The finance director lobbied for kale. A payroll clerk was set on summer squash. The social media and marketing specialist made the case for beets.
Drivers passing West St. Paul City Hall can see employees’ vegetables of choice growing in three four-by-four foot cedar boxes, waiting to become the next break room snack or lunchtime salad.
The small garden, planted in May, is the latest in a series of employee health initiatives the city has tried over the past few years. It was spurred by disappointing results to a health assessment.
The city first did the assessment, offered through its insurance cooperative, three years ago. And 100 percent of the people surveyed did not meet the nutritional guidelines, Assistant City Manager Sherrie Le said. That percentage has not shifted much, she said.
“We didn’t feel like we were making a lot of progress,” Le said, and they wanted to take preventive measures to reduce employee health problems down the road.
A garden was suggested and a dozen people jumped on board — spreading compost, building the raised garden beds, picking the occasional weed. City officials are hoping it will grow in popularity over time.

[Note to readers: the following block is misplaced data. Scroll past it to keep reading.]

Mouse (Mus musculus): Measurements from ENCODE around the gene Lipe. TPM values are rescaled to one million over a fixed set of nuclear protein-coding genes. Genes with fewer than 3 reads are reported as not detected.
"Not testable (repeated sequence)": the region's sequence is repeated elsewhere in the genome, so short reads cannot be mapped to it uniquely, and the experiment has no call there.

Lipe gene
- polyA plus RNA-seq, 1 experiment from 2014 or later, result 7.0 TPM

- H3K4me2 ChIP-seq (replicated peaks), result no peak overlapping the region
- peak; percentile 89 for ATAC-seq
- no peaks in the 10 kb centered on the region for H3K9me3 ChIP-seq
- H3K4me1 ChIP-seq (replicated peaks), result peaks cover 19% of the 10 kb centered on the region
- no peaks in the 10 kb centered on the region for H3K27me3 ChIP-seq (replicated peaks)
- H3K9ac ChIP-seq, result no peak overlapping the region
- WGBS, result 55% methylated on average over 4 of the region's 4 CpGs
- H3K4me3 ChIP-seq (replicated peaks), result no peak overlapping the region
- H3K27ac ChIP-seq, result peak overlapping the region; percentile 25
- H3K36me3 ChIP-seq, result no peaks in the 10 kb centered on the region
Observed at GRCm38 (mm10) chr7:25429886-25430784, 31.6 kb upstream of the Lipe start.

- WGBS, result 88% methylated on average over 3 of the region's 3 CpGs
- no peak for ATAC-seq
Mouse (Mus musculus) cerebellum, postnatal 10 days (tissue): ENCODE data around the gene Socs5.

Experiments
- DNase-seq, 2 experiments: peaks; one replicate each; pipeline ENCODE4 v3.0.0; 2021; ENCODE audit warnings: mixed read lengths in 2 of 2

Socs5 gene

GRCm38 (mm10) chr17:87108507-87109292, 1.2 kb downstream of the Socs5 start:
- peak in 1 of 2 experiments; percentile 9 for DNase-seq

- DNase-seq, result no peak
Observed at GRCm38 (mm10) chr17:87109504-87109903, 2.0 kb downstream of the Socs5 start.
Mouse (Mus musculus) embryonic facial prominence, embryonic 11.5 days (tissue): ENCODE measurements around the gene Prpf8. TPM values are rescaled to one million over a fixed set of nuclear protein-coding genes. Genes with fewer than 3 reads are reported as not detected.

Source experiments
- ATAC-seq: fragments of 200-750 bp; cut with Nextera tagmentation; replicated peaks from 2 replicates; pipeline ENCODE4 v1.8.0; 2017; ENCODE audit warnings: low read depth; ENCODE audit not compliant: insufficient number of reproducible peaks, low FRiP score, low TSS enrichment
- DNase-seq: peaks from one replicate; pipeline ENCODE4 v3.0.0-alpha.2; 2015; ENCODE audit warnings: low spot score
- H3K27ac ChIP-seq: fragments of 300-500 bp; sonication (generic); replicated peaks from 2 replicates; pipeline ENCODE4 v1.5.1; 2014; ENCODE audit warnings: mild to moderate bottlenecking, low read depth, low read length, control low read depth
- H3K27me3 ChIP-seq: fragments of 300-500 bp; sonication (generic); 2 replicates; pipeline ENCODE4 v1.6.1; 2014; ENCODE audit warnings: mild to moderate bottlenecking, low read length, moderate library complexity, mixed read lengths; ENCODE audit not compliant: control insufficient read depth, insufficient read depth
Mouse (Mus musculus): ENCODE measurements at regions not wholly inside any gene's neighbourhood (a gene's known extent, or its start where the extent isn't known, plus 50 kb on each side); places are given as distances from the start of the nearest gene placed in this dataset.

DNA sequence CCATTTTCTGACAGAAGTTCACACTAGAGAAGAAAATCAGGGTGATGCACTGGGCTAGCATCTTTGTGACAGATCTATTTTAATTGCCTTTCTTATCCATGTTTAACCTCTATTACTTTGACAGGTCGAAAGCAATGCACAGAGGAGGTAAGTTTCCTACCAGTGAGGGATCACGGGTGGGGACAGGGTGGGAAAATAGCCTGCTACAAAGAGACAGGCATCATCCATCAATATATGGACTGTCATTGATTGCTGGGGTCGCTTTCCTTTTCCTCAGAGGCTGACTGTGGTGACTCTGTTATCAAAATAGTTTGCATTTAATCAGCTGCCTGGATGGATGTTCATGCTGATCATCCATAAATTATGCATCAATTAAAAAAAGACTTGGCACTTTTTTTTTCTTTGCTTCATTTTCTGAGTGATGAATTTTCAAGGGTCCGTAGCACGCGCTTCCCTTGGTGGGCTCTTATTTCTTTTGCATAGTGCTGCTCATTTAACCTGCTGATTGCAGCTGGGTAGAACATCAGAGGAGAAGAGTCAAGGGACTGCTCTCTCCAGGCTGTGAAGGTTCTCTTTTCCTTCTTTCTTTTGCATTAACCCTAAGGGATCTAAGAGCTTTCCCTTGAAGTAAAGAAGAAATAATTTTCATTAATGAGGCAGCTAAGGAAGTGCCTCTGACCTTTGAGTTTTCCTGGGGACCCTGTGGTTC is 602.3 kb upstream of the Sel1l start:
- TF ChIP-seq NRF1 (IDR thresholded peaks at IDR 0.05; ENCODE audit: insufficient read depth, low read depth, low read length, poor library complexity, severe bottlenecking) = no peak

The project cost about $380. It was not funded by the city, Le said.
Employees brought in seeds, gloves and a hose. Menards donated cedar for the garden beds. Lowes chipped in too, giving peat moss, vermiculite and wire for the vine plants to climb.
The Southwest/West Central Service Cooperative helped cover additional garden costs. The cooperative works with many cities, counties and schools in Minnesota to promote healthy living. It reimburses the city for wellness efforts.
More healthful options
West St. Paul also recently purchased a treadmill using funds from the cooperative. It sits across from the kitchen, looking out the employee entrance.
Putting a treadmill in the workplace is popular in the private sector, Le said, but is not as common in government offices. She plans to put it to use while watching emergency management training videos.
The city also has been offering seminars on topics like gut health, and had a personal trainer talk individually with staff about exercise concerns.
“The idea is to get them introduced to a personal trainer if they want it,” said Dan Nowicki, a marketing and social media specialist. He previously worked at a garden center and has helped lead the garden effort.
Much of the lunchtime conversation revolves around food trends and recipes now, Nowicki said. Cookies or doughnuts at meetings are predominantly a thing of the past, staff said. They have been replaced by fruit or yogurt.
Le isn’t sure whether the health investments have paid off yet.
“I think it’s too soon to tell for (health insurance) claims costs,” she said. “But I know we’ve had employees that lost weight. I know we have employees who are more active, who eat better.”